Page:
I Have Scoliosis: A Guidebook for Patients, Family Members, and Therapists

Hans-Rudolf Weiss
Schroth Best Practice Academy, Neu-Bamberg, Germany.

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Book Details


Hans-Rudolf Weiss




B P International



ISBN-13 (15)

978-93-91882-53-2 (Print)
978-93-91882-54-9 (eBook)


August 30, 2021

About The Author / Editor

Hans-Rudolf Weiss

Schroth Best Practice Academy, Neu-Bamberg, Germany.

For three generations now, our family has had a vocational and personal calling to treat scoliosis. My mother, Katharina Schroth, developed what she called the “three-dimensional scoliosis treatment” before 1920. As a child, I was already involved with the treatment of scoliosis patients, and in the end, I decided to pursue a career as a physical therapist.

In Sobernheim in 1961, together with my mother, I established an institute for rehabilitating patients with spinal deformities, where, under my direction, up to 150 patients were housed and treated according to our intense treatment concept. In the 1980s, my son Dr. med. Hans-Rudolf Weiss teamed up with his wife to develop a Germany-wide advanced training program for physiotherapists. Thanks to his scientific work as the head physician of what was then the Katharina Schroth Clinic, the effectiveness of our method was able to be demonstrated. Since that time, the three-dimensional scoliosis treatment according to Katharina Schroth has caught on around the world.

Up until the 1970s, my mother and I almost exclusively treated patients with very severe scoliosis. At the end of the 1970s, it finally occurred to me that there are different curvature patterns, each of which requires its own method of treatment. In addition, my son’s findings are the basis for treating more mild curvatures differently than pronounced ones, a concept with successful results.

Even treatment using braces has become simpler nowadays. As late as in the 1980s, around 50 percent of scoliosis victims could not wear their braces due to pain. The devices were quite large, sometimes reaching all the way from the thighs to the chin (Milwaukee brace). Even the brace developed by Dr. Chêneau from Toulouse originally protruded a fair amount, causing adverse effects beyond merely cosmetic considerations.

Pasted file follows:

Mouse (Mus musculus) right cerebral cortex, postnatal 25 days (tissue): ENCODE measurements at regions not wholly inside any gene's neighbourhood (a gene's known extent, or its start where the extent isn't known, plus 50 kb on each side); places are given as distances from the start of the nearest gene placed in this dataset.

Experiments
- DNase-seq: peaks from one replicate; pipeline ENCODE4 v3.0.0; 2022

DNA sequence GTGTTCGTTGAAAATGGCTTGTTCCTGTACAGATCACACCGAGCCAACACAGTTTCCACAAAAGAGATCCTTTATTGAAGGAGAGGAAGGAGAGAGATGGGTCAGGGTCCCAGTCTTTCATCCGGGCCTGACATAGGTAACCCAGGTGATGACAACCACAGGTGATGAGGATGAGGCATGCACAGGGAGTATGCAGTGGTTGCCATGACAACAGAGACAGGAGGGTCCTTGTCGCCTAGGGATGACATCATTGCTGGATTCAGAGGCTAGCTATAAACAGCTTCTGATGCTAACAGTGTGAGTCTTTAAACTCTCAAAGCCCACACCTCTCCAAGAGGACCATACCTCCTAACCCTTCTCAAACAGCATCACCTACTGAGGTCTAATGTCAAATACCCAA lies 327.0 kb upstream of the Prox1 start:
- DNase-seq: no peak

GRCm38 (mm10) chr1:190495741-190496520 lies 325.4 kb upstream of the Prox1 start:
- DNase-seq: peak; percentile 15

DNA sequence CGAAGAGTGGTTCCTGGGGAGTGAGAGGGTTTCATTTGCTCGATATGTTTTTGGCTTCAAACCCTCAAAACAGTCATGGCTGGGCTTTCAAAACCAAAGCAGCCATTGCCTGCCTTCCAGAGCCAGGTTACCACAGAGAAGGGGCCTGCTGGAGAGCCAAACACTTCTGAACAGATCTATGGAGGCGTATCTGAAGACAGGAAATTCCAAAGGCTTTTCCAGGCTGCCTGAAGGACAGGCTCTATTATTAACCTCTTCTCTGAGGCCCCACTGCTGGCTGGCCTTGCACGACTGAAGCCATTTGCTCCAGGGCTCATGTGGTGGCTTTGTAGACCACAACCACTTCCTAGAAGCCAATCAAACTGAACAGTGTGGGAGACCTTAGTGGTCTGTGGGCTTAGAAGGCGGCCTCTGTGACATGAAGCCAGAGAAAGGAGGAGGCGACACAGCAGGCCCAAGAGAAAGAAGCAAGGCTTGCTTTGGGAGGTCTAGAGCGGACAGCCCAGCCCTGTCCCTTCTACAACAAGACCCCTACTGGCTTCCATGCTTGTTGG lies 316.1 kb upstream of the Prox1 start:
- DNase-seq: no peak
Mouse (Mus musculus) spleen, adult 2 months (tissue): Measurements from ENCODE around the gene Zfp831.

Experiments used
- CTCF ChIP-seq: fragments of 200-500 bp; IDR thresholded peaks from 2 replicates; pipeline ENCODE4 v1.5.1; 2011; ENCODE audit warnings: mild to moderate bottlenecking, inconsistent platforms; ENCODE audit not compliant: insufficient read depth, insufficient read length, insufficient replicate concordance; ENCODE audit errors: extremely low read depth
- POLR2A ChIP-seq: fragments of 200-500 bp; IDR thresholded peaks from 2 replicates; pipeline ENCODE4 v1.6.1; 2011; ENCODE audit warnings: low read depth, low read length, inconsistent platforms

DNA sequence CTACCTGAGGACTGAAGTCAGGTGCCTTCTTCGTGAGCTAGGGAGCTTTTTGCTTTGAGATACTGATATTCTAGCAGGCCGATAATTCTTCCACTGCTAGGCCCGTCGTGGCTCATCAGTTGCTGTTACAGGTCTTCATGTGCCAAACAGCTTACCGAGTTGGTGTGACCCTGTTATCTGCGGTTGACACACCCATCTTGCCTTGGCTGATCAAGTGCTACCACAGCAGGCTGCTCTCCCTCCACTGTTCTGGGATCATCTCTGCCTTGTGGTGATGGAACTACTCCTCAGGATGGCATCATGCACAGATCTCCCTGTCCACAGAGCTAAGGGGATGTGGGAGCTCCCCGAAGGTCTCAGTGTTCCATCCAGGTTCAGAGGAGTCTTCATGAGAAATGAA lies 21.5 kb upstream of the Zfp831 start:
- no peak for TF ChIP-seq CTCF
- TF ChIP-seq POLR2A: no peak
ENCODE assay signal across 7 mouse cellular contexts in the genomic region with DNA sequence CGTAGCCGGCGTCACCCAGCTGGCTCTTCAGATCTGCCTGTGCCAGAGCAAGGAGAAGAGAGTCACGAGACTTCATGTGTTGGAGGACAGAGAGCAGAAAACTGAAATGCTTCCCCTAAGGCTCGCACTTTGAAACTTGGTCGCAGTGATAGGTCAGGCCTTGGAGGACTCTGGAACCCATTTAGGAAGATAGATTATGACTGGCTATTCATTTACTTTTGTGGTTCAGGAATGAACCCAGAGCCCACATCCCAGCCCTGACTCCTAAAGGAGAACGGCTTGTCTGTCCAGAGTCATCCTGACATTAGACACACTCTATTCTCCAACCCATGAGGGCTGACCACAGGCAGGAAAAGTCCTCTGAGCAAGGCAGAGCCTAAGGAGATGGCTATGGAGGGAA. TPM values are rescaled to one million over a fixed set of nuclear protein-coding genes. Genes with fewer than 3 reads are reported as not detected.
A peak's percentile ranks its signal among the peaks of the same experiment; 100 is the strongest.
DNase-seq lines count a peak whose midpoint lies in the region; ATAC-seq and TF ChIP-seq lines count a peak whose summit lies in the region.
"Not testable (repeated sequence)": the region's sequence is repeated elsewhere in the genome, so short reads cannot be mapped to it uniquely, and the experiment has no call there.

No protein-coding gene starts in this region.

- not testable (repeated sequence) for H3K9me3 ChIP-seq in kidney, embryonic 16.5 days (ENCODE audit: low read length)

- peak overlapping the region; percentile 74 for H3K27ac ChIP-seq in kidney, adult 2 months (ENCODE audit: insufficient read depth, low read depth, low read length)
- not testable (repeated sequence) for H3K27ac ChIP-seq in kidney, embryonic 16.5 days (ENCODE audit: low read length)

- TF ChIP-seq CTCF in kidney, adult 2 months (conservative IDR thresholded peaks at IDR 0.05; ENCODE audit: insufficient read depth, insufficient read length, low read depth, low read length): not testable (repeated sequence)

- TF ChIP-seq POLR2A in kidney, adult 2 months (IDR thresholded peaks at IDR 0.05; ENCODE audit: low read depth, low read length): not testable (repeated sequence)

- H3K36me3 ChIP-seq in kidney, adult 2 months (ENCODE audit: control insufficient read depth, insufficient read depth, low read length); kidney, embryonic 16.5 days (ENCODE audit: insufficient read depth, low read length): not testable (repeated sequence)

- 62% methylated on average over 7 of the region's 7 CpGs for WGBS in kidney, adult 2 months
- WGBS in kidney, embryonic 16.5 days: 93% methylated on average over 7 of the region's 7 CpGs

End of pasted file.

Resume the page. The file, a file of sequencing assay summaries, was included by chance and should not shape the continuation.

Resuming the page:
In 1999, my son was the first to develop a better Chêneau brace. Since then, it has become clear that one pelvic half of the brace can generally be done without and that, for some curvature patterns, even a short design delivers excellent results. For those who are afflicted, the developments that have taken place in our family’s history have been a true blessing. According to the current state of knowledge, the prospect of success offered by non-surgical scoliosis treatment is greater than 90 percent. The physiotherapeutic treatment has been simplified and the braces relatively comfortable to wear and no longer causing major discomfort, provided that treatment is being monitored by an experienced physician.

I am happy and proud that my son has been so successful in taking up this traditional pursuit of our family and that the developmental process initiated on behalf of the patients continues on. This guidebook, which is now being published in its 9th edition, has already been a great help to many scoliosis patients. Especially at a time when a great many contradicting and dubious things are being spread over the Internet, scientifically verified information from the pen of an expert is extremely valuable. That is why I hope this book enjoys a wide circulation.


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